No, seriously, she does. With her film, Connected: An Autoblogography About Love, Death, and Technology. Let me explain.
Tiffany Shlain is an internationally renowned multi-media producer/writer/director/speaker/author/innovator, and leader. Just a partial list of her accomplishments is… intimidating. In her short life on this planet Shlain has produced ten short films two of which were screened at the Sundance Film Festival, co-founded the Academy of Digital Arts and Sciences, founded The Webbie Awards, and her first feature, Connected, was screened at Sundance.
Eschewing the countless technological dystopias of science fiction literature and Hollywood films, Shlain lives joyfully on the leading edge of technology and media. That life is no more apparent than in her production of and presence in Connected.
The film asks several questions. The first, near the beginning, is a core question. After introducing the phenomenon of technology creating mass connections between peoples of the world – more than two billion online so far – she follows with an environmental example of how the loss of honey bees could lead quickly to mass starvation. Shlain asks, “So, if one change in our over-connected world can have such far-reaching consequences, how do we use the power of all these connections to turn things around?”
The answer lies in human evolution, history, bi-lateral brain functioning, gender, art, politics, the internet, and, especially, in the meanings of the word ‘interdependence.’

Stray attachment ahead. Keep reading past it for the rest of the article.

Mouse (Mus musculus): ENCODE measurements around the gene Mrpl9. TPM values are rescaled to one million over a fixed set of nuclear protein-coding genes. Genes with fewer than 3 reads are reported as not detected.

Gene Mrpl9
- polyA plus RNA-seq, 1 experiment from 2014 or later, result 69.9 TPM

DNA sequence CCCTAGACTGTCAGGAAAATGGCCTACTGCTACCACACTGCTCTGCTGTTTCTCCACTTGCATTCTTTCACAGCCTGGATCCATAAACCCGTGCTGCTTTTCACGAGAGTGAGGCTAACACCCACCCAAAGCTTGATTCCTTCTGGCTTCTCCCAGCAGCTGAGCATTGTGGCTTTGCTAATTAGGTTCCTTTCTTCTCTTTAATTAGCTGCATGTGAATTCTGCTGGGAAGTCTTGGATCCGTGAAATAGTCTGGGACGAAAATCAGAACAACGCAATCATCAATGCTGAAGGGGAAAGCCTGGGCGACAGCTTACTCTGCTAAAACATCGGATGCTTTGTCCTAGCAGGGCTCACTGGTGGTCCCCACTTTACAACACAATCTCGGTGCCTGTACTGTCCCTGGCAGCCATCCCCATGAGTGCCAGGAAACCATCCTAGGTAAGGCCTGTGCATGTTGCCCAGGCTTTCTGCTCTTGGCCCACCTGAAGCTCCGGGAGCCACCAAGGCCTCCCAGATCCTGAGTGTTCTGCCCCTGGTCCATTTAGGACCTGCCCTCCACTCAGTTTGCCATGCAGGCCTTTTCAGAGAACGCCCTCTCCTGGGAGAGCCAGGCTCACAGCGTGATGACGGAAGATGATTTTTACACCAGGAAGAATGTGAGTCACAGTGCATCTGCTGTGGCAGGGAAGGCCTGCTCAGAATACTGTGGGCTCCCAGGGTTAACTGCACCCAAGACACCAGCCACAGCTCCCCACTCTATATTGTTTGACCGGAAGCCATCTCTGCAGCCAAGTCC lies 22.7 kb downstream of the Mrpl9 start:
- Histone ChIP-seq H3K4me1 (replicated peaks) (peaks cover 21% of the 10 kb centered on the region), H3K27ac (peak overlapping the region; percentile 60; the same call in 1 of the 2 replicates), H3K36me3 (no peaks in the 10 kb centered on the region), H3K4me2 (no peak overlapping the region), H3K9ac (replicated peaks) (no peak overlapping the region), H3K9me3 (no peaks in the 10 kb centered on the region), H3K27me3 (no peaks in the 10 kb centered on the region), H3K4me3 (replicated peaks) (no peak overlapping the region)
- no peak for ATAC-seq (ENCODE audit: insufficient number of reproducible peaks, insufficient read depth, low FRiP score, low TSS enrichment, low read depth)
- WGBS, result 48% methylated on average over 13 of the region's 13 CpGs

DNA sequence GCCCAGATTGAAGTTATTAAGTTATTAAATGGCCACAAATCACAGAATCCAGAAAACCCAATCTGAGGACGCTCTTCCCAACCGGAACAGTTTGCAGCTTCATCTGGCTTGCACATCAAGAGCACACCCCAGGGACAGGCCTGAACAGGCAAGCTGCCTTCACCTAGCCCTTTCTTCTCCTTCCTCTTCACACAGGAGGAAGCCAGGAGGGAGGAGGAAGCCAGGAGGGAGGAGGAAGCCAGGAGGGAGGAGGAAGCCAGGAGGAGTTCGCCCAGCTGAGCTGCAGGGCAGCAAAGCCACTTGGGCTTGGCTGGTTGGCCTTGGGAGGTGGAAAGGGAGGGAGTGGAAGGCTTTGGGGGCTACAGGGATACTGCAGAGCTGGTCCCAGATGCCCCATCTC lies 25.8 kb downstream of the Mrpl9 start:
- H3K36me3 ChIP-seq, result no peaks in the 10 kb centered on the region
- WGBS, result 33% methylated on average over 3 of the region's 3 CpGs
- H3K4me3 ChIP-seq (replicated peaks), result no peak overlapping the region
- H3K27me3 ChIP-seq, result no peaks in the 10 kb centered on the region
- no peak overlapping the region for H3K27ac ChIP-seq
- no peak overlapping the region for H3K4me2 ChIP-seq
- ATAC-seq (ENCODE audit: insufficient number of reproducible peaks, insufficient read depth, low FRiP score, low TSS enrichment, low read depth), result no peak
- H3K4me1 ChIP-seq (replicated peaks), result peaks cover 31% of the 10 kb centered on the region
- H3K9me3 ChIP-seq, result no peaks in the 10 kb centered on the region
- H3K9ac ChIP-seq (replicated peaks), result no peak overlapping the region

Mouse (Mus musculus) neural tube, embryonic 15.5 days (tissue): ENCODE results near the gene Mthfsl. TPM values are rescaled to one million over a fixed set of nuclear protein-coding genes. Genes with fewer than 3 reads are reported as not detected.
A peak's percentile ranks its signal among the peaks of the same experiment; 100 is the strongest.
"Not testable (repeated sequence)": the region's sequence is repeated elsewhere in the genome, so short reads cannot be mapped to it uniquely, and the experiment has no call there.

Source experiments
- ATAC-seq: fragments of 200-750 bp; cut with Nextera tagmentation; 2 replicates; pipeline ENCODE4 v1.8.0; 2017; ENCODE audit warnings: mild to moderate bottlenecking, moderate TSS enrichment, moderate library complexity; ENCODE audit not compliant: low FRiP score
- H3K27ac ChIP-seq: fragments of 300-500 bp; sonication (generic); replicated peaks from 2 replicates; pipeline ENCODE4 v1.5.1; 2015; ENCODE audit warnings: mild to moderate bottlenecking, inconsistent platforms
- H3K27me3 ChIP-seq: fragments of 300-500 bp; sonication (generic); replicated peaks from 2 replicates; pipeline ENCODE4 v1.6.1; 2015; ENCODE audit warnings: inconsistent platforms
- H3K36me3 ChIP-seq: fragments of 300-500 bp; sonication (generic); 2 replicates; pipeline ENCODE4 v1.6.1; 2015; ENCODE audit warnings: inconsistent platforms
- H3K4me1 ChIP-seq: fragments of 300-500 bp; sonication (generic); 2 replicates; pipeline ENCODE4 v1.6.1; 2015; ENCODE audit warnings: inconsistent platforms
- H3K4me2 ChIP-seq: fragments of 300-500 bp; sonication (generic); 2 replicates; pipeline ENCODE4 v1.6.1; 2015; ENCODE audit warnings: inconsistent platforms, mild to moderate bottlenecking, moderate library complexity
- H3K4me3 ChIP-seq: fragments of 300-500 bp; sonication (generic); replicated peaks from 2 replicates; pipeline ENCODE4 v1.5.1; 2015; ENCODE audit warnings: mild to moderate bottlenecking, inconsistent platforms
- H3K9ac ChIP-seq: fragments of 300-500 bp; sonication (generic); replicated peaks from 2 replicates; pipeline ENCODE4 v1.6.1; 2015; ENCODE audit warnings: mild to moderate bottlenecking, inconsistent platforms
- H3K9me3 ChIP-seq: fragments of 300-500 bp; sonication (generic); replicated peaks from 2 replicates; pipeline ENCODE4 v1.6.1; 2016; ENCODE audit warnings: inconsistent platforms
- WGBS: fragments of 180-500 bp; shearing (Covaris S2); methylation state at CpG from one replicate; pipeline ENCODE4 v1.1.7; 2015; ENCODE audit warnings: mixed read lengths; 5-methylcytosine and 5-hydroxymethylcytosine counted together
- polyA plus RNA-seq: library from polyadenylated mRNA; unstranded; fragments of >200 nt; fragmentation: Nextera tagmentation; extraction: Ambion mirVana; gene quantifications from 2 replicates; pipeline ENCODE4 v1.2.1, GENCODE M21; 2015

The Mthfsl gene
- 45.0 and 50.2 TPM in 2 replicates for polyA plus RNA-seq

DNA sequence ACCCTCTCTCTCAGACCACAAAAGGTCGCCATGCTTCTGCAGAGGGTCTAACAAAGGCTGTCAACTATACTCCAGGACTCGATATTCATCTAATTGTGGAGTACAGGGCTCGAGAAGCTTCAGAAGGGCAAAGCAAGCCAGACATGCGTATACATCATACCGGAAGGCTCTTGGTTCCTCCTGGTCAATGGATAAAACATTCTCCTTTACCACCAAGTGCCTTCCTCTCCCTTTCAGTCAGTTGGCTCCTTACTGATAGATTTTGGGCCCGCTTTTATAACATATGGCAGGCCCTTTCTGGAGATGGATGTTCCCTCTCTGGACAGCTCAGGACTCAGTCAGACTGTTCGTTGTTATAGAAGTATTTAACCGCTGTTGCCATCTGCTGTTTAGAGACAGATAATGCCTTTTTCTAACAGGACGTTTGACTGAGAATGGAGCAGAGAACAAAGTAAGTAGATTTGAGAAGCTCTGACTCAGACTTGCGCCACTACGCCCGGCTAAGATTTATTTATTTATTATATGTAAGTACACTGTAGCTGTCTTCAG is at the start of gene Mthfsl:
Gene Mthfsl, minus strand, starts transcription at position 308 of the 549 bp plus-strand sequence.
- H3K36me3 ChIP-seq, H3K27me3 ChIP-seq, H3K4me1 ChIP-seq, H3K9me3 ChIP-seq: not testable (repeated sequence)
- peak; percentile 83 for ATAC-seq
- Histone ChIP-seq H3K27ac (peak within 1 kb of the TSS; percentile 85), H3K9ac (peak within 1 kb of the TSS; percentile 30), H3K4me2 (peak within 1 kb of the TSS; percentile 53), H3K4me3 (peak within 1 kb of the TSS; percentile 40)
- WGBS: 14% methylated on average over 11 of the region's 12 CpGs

Via a well-sequenced cornucopia of concepts and a practically nonstop montage of images, Shlain surmises that the usage of the internet stimulates, in a balanced fashion, both sides of the user’s brain – by virtue of the web’s integration of text and image. “If this rewiring of the brain,” she states, “is happening on an individual level, on each person who uses the web, imagine the cumulative effect of a da Vinci-type brain synthesis (a left/right hemispheres functional integration) on a global scale….
“We’re at the beginning of a participatory revolution where people’s ideas are free to interact, reproduce, and cross-pollinate instantaneously – creating new, hybrid ideas that combine perspectives from all over the world, connecting ideas, data, and cultures from millions of brains into a global thinking structure with infinite possibilities, where each text, hyperlink, or tweet is like a neural synapse firing out to everyone you’re connected to…. The internet is rewiring our brains to think interdependently, changing the way we connect to the world online and off.”
Throughout the film Shlain is building, supporting, and clarifying her vision of a positive human evolution, a vision of a world saved.
Reflecting Shlain’s brilliance, Connected is a multi-layered film, and one of those layers is a ‘making-of’ the film. It is in this layer that we learn about Shlain’s father, Leonard Shlain, a surgeon and best-selling author. His thinking and beingness are foundational to the film. He was to be a co-writer of this film, but was diagnosed with Stage 4 brain cancer early in production. The genius of his mind, the wondrousness of his fatherhood, and the pain of his passing are woven throughout. Like the most powerful of Joni Mitchell’s songs, daughter Shlain deftly, movingly weaves a narrative of the personal and deeply intimate with that of the impersonal and universal. Connected touches the heart as deeply as it provokes the mind.